Subject: I have found a CD that I think you would enjoy
|Various Artists, Trio Basso|
Trio Basso, Vol. I: Nicolaus A. Huber / Mauricio Kagel / Wolfgang Rihm / Johannes Kalitzke
Genres: World Music, Classical
Lower end the better end
scarecrow | Chicago, Illinois United States | 03/25/2005
(5 out of 5 stars)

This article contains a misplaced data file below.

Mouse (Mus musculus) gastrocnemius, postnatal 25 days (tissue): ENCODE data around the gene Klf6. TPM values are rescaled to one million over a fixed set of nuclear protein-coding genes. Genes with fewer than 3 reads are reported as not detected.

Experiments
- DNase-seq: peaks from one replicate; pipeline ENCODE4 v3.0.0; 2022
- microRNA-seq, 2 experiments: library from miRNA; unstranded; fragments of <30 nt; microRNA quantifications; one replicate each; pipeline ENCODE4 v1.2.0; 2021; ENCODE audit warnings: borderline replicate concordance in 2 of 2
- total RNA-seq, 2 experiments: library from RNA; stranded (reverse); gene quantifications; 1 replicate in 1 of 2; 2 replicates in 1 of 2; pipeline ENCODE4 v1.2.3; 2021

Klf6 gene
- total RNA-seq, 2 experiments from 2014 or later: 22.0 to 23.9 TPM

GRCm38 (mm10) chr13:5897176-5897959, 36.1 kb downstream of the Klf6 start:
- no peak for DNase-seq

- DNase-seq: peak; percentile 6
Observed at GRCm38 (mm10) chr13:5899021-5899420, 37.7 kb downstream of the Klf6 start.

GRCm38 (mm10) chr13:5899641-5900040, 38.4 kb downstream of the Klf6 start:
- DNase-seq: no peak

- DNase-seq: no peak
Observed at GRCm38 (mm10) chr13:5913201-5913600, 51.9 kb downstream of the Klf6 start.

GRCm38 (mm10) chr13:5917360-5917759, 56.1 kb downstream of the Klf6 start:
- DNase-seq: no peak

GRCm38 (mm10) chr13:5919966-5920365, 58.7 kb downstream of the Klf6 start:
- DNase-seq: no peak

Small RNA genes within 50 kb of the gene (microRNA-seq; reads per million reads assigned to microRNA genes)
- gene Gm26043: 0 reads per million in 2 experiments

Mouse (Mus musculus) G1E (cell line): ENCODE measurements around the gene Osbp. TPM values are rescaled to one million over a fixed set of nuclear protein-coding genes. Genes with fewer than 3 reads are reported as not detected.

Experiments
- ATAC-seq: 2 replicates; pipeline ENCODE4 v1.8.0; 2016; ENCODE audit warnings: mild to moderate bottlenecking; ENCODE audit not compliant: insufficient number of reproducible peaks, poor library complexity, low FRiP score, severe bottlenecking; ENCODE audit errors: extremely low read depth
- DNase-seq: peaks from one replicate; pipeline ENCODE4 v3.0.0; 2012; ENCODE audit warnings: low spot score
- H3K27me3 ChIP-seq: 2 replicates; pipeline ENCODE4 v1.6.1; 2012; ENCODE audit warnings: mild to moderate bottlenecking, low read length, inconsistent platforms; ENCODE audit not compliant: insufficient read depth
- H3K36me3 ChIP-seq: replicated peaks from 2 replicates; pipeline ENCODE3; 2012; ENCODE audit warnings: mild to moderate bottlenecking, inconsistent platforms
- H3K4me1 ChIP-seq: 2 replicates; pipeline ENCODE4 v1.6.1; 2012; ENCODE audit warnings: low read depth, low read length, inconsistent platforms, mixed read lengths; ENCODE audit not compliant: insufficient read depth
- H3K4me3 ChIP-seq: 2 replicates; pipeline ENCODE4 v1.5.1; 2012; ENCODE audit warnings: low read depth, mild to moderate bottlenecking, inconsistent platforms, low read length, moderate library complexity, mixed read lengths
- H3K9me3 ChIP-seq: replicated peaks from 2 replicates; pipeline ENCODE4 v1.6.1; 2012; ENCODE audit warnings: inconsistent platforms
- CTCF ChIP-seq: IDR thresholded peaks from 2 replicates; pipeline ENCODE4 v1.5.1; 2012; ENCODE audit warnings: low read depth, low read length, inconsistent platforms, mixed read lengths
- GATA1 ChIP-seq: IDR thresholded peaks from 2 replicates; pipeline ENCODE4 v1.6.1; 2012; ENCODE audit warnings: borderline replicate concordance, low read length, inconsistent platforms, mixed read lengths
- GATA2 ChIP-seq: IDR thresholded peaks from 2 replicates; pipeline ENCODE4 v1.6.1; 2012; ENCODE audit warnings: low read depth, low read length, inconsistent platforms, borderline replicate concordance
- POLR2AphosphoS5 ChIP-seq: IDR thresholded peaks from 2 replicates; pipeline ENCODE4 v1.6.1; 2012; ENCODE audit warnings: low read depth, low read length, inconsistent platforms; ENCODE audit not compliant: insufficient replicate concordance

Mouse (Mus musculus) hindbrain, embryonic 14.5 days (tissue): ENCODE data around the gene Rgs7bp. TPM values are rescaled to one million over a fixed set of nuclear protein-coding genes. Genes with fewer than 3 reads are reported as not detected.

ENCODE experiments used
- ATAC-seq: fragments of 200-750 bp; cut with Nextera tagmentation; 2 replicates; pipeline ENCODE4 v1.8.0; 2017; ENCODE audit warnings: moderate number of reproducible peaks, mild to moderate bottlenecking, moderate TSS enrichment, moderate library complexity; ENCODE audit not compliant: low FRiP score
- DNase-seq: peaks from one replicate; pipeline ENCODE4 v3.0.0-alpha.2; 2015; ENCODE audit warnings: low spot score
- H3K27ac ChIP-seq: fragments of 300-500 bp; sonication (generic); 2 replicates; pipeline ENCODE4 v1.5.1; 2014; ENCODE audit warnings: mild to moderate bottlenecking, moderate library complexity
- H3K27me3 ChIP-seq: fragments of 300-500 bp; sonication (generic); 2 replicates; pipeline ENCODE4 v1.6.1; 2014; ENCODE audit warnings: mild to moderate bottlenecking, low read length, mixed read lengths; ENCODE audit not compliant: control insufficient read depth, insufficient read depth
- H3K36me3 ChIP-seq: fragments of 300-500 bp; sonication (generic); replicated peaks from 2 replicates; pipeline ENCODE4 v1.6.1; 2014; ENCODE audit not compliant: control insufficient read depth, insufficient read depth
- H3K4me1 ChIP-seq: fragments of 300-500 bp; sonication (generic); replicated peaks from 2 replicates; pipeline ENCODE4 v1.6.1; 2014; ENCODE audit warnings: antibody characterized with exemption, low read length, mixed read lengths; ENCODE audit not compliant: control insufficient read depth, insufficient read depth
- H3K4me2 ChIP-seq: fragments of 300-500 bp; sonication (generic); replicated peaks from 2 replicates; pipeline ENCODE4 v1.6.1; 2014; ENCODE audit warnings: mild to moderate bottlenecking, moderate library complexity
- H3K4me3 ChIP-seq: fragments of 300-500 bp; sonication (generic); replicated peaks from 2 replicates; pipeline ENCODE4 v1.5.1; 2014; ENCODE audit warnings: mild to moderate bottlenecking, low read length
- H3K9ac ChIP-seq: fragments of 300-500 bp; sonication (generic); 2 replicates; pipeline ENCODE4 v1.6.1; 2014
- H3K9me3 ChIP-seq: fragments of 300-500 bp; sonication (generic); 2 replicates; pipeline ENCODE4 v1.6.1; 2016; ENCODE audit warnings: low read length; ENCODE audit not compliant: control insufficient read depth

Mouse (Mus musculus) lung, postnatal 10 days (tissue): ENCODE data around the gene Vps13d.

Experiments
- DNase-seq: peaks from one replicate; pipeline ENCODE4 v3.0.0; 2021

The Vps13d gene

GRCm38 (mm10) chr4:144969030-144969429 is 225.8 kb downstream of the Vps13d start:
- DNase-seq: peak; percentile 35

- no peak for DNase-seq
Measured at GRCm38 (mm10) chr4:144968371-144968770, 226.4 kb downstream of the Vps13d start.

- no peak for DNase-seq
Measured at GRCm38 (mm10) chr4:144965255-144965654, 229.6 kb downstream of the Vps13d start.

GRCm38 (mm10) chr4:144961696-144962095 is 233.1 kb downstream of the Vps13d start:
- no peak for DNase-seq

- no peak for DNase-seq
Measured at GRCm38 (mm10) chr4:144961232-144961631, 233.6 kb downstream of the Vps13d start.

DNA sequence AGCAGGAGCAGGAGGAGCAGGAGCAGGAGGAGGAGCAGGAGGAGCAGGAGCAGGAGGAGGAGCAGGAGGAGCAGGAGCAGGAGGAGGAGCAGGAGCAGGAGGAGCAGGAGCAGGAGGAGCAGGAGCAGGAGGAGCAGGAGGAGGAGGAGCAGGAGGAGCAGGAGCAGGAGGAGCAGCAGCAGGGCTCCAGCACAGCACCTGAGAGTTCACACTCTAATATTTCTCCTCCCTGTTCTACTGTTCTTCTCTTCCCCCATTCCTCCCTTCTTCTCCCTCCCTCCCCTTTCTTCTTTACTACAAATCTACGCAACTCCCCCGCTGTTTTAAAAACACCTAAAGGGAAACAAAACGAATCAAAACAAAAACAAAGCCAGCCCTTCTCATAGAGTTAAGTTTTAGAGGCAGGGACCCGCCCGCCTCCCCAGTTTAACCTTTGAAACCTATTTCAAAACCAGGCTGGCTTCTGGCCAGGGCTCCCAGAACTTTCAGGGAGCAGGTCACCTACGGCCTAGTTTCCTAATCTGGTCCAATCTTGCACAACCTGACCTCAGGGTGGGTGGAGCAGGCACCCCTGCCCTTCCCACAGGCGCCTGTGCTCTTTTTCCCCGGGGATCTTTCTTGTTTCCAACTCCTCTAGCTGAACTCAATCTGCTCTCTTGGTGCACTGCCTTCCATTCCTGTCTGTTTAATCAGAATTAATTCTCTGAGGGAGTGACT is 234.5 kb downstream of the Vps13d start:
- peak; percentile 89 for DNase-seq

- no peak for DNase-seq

"Trio Basso is Joachim Krist,Viola, Othello Liesmann,Violoncello, and Wolfgang Guttler, Kontrabass,they have been around since the early Eighties playing music specifically for this Lower end strings,more overtones per square footage, and the mixture the synergy that occurs is formidable, it is like all the violence and brutality in strings resides here inhabits these three string instruments. The music they commission must have that extended dimension to it, plucked alternating with harmonics, snapped pizzicati, Am Steg, Sul ponticello,microintervals. The Huber piece is interesting, Huber is known for kurz, short durational procedures at work,"miniature" expressions; but here it is a bit longer than some of his one to two minutes pieces.Huber is strictly timbral composer,inhabiting classic shapes much of the time even predictable at its lower end, it is only timbre that conveys what he wants,melodies )if used) are like parodies, like leftovers from another age, how he wants the music to proceed, and here with slight political reference the work is threadbare at times, allowing for the beauty to come through with this combination. Likewise the Kalitzke work is a bit more predictable,more safe nothing ventured nothing gained here, it has a more impassioned dimension to it, like the leftovers of early modernity, with deep brooding melos exhibited. The Kagel taps into more the popular materials, more lighthearted here yet not abandoning the large pallette of timbre required for the Trio Basso to even consider your work. Rihm writes the most imaginative string music there is, his various string quartets attest to that,he is the equivalent neo-expressionist quite popular for German culture with the painters Georg Baselitz, Sigmar Polke (more playful iconoclast) Rihm's music sometimes sounds as if Brahms had endured through the Second World War.Melody is in the forefront of the narrative,nostalgic, melodramatic at times yet Rihm negates the obvious the predictable and prefers to mount graphics effects,as a negative part of this narrative, sort of cancells things out 'scary' type gestures.Adorno said someplace that this penchant for the "shock" only seems to deteriorate the proceedings,that modernity has lived a better life already."